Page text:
Holda (or Holla)

Holda (or Holla)

in German mythology, was originally a friendly goddess of the ancient heathen Germans, probably the one mentioned by. Tacitus, and compared with Isis. The name is derived from the German hold, or huld, "mild." After the introduction of Christianity the goddess became a spectre, but still with friendly rather than threatening attributes. The myths about her are nowhere so spread as in Hesse and Thuringia. The popular belief in Holda (Freau Holle) is spread over the Rhone into Northern France and Lower Saxony. She is represented as a heavenly being, encircling the earth; when it snows she makes her bed so that the feathers fly. She enjoys seas and wells; at noon she is seen bathing and disappearing in the stream. Mortals reach her dwelling through a well. Her yearly procession on Christmnas is supposed to bring fruitfulness to the country, but she also rides with the furious army, or leads it. She loves music, but her song has a sorrowful tone.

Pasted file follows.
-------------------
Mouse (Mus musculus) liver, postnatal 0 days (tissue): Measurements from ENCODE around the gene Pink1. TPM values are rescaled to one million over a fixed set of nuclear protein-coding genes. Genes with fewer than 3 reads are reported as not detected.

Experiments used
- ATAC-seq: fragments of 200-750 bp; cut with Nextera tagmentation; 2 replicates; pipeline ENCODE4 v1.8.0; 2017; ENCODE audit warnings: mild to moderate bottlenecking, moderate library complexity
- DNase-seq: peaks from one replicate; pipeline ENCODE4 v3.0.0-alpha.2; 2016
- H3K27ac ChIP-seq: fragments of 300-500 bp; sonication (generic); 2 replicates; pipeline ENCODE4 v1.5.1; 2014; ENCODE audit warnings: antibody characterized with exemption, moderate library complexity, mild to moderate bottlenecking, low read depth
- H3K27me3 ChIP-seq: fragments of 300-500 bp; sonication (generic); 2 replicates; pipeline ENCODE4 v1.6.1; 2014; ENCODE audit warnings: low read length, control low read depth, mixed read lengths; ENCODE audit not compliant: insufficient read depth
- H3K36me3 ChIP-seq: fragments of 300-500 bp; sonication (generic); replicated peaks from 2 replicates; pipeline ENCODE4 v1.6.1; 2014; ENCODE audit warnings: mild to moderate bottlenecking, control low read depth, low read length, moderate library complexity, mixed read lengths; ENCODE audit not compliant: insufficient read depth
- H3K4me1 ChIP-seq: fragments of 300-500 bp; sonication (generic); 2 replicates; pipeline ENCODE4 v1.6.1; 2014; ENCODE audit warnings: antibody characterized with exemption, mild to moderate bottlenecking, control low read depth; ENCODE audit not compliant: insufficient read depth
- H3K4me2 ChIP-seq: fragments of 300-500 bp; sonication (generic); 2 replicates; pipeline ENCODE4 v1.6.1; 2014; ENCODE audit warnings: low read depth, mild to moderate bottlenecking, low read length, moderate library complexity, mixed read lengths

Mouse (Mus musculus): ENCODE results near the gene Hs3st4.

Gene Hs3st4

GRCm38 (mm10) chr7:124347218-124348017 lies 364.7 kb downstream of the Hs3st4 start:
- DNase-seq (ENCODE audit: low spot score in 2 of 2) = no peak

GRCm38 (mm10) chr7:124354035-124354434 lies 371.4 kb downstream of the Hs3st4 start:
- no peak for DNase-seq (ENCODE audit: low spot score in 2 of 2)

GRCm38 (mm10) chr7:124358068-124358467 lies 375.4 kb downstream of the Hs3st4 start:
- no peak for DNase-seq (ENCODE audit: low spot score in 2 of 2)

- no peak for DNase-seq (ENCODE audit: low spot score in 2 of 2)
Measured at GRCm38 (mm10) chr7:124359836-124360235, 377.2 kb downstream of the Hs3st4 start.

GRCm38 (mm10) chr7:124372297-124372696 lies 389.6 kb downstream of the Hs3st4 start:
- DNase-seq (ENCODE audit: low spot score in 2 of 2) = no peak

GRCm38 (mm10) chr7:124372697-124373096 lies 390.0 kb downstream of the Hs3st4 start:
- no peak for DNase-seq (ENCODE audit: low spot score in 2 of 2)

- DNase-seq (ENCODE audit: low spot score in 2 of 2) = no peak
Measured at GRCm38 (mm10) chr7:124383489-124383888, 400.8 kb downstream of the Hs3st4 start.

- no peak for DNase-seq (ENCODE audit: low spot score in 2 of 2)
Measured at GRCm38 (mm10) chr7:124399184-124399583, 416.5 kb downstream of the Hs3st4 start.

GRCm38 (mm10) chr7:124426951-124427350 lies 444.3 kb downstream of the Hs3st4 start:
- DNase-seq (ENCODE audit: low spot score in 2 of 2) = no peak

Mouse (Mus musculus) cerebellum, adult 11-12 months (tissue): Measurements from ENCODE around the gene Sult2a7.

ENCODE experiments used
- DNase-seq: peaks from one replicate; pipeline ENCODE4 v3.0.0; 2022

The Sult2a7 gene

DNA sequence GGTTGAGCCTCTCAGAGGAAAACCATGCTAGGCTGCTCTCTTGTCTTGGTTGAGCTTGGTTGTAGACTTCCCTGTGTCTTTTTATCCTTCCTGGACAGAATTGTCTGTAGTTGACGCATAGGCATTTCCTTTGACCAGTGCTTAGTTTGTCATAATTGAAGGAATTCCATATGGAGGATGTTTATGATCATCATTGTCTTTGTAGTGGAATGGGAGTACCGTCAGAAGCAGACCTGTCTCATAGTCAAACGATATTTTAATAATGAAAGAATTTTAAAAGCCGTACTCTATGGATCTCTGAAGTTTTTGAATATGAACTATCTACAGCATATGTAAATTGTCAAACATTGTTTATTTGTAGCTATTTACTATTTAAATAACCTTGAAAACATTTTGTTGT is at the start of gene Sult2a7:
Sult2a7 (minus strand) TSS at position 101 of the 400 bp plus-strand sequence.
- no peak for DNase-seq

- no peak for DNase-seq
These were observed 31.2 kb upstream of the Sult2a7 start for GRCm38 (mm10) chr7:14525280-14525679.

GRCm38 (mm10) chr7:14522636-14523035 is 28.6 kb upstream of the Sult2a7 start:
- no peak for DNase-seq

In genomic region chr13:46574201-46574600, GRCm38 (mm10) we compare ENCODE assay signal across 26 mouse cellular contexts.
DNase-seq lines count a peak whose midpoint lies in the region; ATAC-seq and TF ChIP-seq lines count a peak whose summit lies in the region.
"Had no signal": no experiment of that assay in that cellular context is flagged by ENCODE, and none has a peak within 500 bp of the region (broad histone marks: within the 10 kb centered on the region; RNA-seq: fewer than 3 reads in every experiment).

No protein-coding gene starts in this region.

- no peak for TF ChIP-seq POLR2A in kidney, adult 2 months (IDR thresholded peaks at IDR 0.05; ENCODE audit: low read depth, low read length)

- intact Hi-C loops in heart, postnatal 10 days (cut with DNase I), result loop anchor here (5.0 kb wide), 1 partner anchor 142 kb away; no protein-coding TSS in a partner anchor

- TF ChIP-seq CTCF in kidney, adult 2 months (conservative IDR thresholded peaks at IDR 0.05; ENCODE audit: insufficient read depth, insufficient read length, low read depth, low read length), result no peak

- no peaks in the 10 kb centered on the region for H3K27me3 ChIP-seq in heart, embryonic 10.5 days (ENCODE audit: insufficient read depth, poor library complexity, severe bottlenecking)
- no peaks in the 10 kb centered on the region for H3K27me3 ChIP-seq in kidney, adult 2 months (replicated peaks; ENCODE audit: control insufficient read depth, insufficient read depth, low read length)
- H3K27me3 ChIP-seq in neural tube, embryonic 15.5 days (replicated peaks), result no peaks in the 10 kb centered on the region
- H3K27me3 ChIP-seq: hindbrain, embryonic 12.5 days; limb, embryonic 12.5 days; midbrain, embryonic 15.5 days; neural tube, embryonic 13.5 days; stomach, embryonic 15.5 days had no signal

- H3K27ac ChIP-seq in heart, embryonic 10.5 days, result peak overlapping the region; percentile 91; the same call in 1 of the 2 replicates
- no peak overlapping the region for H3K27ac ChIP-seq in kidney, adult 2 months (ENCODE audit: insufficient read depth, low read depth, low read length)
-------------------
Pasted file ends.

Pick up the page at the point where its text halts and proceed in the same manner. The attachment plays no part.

Definition of hold

See also the International Standard Bible Encyclopedia.

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